As early as the reign of King Alfred of Wessex, during the years 871-899, the Anglo-Saxons had begun to translate portions of the Bible from Latin into the vernacular. King Alfred, in fact, who had a personal devotion to praying the psalms, is thought to have translated the first fifty psalms himself. Scholars today believe that at the very least the king participated with scholars of his kingdom in the translation.

As a result, unlike other Europeans, the Anglo-Saxons were able to read and pray the Psalms, which they considered the most important of the Old Testament books, in their own language.

This is only part of the fascinating story of the Old English psalter that Patrick P. O’Neill recounts in his introduction to his Old English Psalms (Harvard University Press’s Dumbarton Oaks Medieval Library), a translation of a manuscript of the 150 psalms that resides in Paris in the national library of France.

The Paris manuscript combines the first fifty psalms in prose attributed to King Alfred and the final 100 thought to have been translated anonymously in the tenth century in the form of Old English poetry. (O’Neill has chosen against using poetic form for his translation of these psalms; the Old English on the facing page retains the form.)

A scholarly book anyone serious about Old English will want to read and study, O’Neill’s Old English Psalms also offers much to readers who are simply interested in a historical book of psalms that can stimulate prayer and devotion, can be used for catechetical instruction, can elucidate understanding of the Medieval English Christian mind, or in poetry.

Two points from O’Neill’s introduction seem particularly important to note for such readers.

First, the initial fifty psalms rely on a literal, historical, and allegorical interpretation – essentially the tradition of the Church fathers. These translations, O’Neill says, are “transformations” of the original that are a “tour de force.” Second, King Alfred’s psalms have an introductory gloss that is catechetical in nature and so serve as an excellent teaching tool.

Although O’Neill notes that the psalms of the Paris manuscript contain a number of errors and omissions – some of the psalms, in fact, are incomplete – what is most striking about them is how direct and clear they are in their use of language, how engaging they are, and how useful they are for teaching the faith.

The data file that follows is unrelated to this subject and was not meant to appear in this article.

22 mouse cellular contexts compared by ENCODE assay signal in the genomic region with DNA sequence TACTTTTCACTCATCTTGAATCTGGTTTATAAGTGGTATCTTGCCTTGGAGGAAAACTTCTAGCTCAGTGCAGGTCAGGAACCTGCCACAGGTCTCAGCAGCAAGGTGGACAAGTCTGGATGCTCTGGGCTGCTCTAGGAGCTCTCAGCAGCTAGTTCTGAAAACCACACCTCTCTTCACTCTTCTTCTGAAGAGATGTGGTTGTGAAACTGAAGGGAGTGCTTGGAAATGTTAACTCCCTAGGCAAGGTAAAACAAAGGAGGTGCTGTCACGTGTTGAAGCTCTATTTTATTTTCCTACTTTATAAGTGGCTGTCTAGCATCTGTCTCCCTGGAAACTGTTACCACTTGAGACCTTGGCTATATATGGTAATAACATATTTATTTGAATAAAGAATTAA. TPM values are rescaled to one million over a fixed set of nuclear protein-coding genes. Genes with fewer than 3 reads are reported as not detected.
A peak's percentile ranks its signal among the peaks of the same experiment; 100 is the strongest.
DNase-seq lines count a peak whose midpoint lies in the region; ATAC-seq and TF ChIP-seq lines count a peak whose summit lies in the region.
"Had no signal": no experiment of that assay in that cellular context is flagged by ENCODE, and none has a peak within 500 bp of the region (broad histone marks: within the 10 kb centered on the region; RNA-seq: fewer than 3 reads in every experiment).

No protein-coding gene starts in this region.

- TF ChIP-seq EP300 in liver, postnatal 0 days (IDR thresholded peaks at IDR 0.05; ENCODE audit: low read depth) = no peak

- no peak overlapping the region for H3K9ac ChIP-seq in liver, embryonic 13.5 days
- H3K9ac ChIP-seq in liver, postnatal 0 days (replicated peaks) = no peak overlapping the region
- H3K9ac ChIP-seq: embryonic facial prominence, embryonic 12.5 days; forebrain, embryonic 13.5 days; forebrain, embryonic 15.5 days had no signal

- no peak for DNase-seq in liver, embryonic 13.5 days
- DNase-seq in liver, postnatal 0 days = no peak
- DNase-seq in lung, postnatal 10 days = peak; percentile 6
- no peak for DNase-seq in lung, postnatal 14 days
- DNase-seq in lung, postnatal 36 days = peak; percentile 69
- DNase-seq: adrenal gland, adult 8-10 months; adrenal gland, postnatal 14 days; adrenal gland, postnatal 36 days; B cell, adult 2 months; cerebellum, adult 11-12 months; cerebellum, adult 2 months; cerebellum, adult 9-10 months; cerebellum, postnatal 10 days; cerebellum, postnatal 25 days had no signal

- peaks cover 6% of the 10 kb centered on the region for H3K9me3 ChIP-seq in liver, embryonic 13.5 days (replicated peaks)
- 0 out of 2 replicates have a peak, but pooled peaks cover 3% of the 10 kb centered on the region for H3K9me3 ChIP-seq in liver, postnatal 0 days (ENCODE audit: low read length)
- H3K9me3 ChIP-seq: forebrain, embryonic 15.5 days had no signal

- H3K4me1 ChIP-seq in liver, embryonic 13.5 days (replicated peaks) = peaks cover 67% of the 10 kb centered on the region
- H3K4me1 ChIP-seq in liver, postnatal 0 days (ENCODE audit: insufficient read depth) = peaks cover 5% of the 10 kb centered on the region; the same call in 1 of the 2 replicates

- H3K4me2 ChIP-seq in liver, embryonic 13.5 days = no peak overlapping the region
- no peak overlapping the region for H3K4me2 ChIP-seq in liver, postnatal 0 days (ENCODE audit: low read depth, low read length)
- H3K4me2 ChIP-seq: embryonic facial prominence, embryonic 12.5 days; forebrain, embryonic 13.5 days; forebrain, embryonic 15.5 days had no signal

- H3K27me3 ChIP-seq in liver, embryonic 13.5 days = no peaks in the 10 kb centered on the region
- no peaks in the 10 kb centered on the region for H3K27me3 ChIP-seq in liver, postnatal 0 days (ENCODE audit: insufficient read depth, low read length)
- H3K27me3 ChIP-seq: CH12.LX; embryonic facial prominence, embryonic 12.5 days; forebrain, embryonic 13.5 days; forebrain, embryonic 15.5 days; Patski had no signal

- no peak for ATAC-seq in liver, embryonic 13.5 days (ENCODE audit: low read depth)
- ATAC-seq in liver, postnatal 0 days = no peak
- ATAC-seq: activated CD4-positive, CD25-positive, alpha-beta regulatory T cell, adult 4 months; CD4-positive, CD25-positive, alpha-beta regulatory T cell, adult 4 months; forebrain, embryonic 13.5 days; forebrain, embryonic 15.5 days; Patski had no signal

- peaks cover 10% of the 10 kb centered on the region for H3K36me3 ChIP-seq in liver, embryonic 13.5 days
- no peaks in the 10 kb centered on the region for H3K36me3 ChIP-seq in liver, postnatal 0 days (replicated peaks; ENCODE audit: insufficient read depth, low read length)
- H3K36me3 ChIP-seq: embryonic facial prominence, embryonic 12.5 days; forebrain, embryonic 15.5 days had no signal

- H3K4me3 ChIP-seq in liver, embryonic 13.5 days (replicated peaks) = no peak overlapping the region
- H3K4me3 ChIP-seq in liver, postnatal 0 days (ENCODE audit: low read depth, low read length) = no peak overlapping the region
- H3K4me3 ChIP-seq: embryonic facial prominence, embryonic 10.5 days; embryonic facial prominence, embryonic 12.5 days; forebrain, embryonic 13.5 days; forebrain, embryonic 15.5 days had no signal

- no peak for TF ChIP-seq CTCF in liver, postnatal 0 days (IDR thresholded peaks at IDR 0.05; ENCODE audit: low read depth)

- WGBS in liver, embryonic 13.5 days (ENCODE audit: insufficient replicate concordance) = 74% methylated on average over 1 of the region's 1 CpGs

Take verse 35 of Psalm 9 (verse 15 of Psalm 10 in the Hebrew numbering). The Revised Standard Version translates this line as:

“Break the arm of the wicked and evildoer; seek out his wickedness till you find none.”

O’Neill offers this for the Old English translator’s rendering:

“You will break the sinner’s arm and strength because, even if he were asked why he behaved so, he could not explain it, nor would he be willing to concede that he had acted badly.”

The initial words of the verse – “You will break the sinner’s arm and strength” – offer a directness and clarity beyond that of the RSV translation. But while the compact language of the RSV verse keeps the attention on God’s strength, the Old English turns to the pride of the sinner and the unwillingness of the sinner to know or admit his sins – a sure path to damnation. A sophisticated reader may get that from the RSV, or other translations, but the Old English translator wants to make sure he does.

At the same time, these translations are often, as O’Neill notes, bold, and his renderings of these Old English psalms often reveal a language that is fresh and engaging.

Psalm 48 (49 in the Hebrew numbering) is an excellent example. The opening verse is a call to listen to this psalm in words similar to that of the RSV, but more resounding:

“All peoples, hear these words now, and let all you who inhabit the earth lend an ear to them,”

The simple use of the word “now” gives this verse an immediacy that the RSV lacks.

Verses 18-19 also opens up the psalm to underscore its underlying catechetical message:

“18 Because he enjoyed his paradise here on earth, during which time no desire or inclination was denied him in this world, and because he did not feel any gratitude toward either God or man for what was given to him (once he possessed it), except for that single occasion when it was given to him,

19 as a result he will journey where his predecessors dwell, that is, to hell, where he will never see light,”

While this is not a psalter to use in liturgical prayer or in praying the divine office (still, a good number of the psalms here do reach this level in their simple beauty and rhythm), it is a psalter whose vibrant language will open up the psalms in a new way, and so is a book that can be read for pleasure or for productive spiritual reading.

This collection may also be of use in helping young persons or those new to the faith to get into the habit of reading and praying the psalms since the language is more accessible and less daunting than other translations.

O’Neill’s splendid translation also would be an excellent book to read alongside a fine translation of Beowulf. It might even help one see Beowulf more clearly in the light of its times and therefore more clearly as the Christian work that it is.